> start :: (Monoid v) => IO (Day24Precondition v)
> start = f <$> components
>     where f c = Day24Precondition {
>               valueToMatch = 0,
>               componentsToUse = c,
>               componentMetric = mempty
>           }

Collapsing the intermediate data structure

We then need something to capture the range of possibilities. This is going to be the f in our call to hylo.

> data Day24State v a = Day24State {
>   precondition :: Day24Precondition v,
>   alternatives :: [a]     
> } deriving (Functor, Show)

Having defined our f, we can define our collapse, which needs to be f result -> result.

> best :: (Monoid v, Ord v) => Day24State v v -> v
> best st = (componentMetric $ precondition st) <> bestAlternative
>     where bestAlternative = foldr max mempty $ alternatives st

So, we take the bestAlternative and add it to the value of the component. Note that this is not generic in the type of the Functor.

Creating the intermediate data structure

expand is a bit trickier than collapse. Given a precondition, get the list of subsequent preconditions (and compute the component values, since we stuck the component value on the input). First we expand upon the match function we defined earlier to work with Day24Precondition.

> matchToPrecondition :: (Component -> v) -> Day24Precondition x 
>        -> Component -> Maybe (Day24Precondition v)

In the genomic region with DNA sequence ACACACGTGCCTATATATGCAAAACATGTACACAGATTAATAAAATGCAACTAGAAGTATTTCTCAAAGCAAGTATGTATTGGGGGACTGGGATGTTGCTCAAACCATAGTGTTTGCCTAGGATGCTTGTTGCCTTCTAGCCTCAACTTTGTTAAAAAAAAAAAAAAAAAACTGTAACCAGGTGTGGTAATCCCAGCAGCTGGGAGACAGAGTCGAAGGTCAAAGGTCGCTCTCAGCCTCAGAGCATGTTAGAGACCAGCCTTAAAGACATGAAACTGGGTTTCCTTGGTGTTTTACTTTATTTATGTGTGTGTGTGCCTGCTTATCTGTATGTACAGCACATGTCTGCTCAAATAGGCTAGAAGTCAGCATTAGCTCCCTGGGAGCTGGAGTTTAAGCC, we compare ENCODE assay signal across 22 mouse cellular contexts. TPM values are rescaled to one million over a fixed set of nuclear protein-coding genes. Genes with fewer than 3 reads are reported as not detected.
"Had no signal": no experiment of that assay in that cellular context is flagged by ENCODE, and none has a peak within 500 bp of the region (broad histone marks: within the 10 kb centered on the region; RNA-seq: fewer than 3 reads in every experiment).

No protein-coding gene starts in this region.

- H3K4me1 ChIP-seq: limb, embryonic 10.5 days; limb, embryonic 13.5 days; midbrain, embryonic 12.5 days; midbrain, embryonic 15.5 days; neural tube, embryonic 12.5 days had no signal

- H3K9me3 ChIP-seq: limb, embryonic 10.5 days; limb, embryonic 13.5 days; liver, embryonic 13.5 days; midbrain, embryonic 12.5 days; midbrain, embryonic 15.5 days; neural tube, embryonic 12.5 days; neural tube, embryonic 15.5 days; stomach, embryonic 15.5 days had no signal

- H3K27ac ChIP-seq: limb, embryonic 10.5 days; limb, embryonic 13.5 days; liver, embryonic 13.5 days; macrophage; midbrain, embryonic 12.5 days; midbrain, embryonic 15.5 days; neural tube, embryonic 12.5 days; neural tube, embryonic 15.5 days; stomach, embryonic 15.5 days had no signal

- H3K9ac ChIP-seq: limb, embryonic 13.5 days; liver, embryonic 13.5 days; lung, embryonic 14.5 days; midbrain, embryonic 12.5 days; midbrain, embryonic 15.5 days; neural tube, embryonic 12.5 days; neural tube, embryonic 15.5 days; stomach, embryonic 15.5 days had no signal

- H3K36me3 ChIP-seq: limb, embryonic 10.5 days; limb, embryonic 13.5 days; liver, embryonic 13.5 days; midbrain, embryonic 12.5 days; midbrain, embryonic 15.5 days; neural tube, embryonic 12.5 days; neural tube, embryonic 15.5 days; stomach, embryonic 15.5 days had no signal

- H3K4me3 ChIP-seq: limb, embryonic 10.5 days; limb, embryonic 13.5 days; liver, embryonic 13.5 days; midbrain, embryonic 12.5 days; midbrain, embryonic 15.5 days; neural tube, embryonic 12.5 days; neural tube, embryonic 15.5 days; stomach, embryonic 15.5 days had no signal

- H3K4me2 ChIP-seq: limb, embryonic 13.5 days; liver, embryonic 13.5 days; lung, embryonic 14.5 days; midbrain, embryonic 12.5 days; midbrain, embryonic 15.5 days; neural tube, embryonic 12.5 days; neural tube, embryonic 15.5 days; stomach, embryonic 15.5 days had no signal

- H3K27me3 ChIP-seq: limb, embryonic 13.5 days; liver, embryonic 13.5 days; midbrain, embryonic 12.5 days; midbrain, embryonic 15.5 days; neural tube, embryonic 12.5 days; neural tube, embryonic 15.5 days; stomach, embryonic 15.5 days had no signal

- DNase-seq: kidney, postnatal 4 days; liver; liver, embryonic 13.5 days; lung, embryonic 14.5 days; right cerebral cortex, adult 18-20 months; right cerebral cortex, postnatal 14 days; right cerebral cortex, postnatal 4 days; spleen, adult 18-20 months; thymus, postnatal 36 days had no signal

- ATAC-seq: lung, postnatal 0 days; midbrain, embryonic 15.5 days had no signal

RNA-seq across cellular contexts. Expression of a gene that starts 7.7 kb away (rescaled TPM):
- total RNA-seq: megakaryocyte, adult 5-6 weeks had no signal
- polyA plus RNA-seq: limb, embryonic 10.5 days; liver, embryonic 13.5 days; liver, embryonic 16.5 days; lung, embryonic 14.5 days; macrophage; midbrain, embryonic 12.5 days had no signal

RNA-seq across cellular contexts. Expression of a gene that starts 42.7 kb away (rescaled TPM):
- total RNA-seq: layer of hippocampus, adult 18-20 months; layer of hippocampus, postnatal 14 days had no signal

> matchToPrecondition calculateMetric input c = f <$> m
>     where m = match (valueToMatch input) c
>           f x = Day24Precondition {
>               valueToMatch = x,
>               componentsToUse = S.delete c (componentsToUse input),
>               componentMetric = calculateMetric c
>           }

Then we use it to get a list of next states:

> choices :: (Component -> v) -> Day24Precondition v 
>         -> Day24State v (Day24Precondition v)
> choices calculateMetric input = Day24State {
>     precondition = input,
>     alternatives = foldMap toInput $ componentsToUse input 
> } where toInput = toList . matchToPrecondition calculateMetric input

Putting it all together

So, the first part of the Day 24 problem asked for the heaviest weight possible.

> weight :: Component -> Sum Int
> weight (Component (x,y)) = Sum $ x + y
> day24a = hylo best (choices weight) <$> start

The second part asked for the longest bridge, with weight as a secondary metric. For that, we just need a different ordered monoid.

> newtype LengthAndWeight = LengthAndWeight (Int, Int) 
>        deriving (Ord, Eq, Show)
> instance Monoid LengthAndWeight where
>     mappend (LengthAndWeight (x0,y0)) (LengthAndWeight (x1,y1)) = LengthAndWeight (x0+x1,y0+y1) 
>     mempty = LengthAndWeight (0,0)
> lengthAndWeight :: Component -> LengthAndWeight
> lengthAndWeight (Component (x,y)) = LengthAndWeight (1, x+y)
> day24b = hylo best (choices lengthAndWeight) <$> start

Hopefully this has shown how useful hylo can be. If you’re into Clojure, I gave a talk a few years ago about ana, cata and hylo implemented in pure Clojure for those of you who are interested. If people have examples of the more sophisticated recursion schemes or how to use the dist versions I’d be very happy to hear from you.

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Julian Birch

Full time dad, does a bit of coding on the side.